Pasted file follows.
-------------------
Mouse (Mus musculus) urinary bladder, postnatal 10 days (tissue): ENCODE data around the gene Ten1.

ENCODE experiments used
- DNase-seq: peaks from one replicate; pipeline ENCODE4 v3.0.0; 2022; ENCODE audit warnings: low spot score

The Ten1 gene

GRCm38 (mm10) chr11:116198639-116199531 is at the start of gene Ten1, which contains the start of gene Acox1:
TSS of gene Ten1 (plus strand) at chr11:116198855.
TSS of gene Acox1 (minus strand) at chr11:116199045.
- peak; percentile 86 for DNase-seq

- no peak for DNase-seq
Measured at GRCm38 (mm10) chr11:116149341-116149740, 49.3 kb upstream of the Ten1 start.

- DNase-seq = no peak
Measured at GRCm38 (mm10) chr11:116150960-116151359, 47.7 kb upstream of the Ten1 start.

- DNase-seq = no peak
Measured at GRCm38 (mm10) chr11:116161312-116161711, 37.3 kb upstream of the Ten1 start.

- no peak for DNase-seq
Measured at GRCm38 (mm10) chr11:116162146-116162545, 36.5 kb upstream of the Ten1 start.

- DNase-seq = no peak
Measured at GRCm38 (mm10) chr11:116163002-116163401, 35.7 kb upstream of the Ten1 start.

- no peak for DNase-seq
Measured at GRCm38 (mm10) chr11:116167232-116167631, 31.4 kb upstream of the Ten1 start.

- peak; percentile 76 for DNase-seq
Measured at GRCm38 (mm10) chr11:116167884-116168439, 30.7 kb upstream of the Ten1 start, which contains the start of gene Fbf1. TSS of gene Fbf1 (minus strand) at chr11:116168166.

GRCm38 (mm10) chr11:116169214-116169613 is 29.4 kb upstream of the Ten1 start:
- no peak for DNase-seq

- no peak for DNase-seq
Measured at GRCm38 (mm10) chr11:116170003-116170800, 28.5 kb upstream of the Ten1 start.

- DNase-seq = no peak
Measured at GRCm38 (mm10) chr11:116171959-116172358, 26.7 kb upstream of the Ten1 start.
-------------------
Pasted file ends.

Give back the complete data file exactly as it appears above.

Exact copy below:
Mouse (Mus musculus) urinary bladder, postnatal 10 days (tissue): ENCODE data around the gene Ten1.

ENCODE experiments used
- DNase-seq: peaks from one replicate; pipeline ENCODE4 v3.0.0; 2022; ENCODE audit warnings: low spot score

The Ten1 gene

GRCm38 (mm10) chr11:116198639-116199531 is at the start of gene Ten1, which contains the start of gene Acox1:
TSS of gene Ten1 (plus strand) at chr11:116198855.
TSS of gene Acox1 (minus strand) at chr11:116199045.
- peak; percentile 86 for DNase-seq

- no peak for DNase-seq
Measured at GRCm38 (mm10) chr11:116149341-116149740, 49.3 kb upstream of the Ten1 start.

- DNase-seq = no peak
Measured at GRCm38 (mm10) chr11:116150960-116151359, 47.7 kb upstream of the Ten1 start.

- DNase-seq = no peak
Measured at GRCm38 (mm10) chr11:116161312-116161711, 37.3 kb upstream of the Ten1 start.

- no peak for DNase-seq
Measured at GRCm38 (mm10) chr11:116162146-116162545, 36.5 kb upstream of the Ten1 start.

- DNase-seq = no peak
Measured at GRCm38 (mm10) chr11:116163002-116163401, 35.7 kb upstream of the Ten1 start.

- no peak for DNase-seq
Measured at GRCm38 (mm10) chr11:116167232-116167631, 31.4 kb upstream of the Ten1 start.

- peak; percentile 76 for DNase-seq
Measured at GRCm38 (mm10) chr11:116167884-116168439, 30.7 kb upstream of the Ten1 start, which contains the start of gene Fbf1. TSS of gene Fbf1 (minus strand) at chr11:116168166.

GRCm38 (mm10) chr11:116169214-116169613 is 29.4 kb upstream of the Ten1 start:
- no peak for DNase-seq

- no peak for DNase-seq
Measured at GRCm38 (mm10) chr11:116170003-116170800, 28.5 kb upstream of the Ten1 start.

- DNase-seq = no peak
Measured at GRCm38 (mm10) chr11:116171959-116172358, 26.7 kb upstream of the Ten1 start.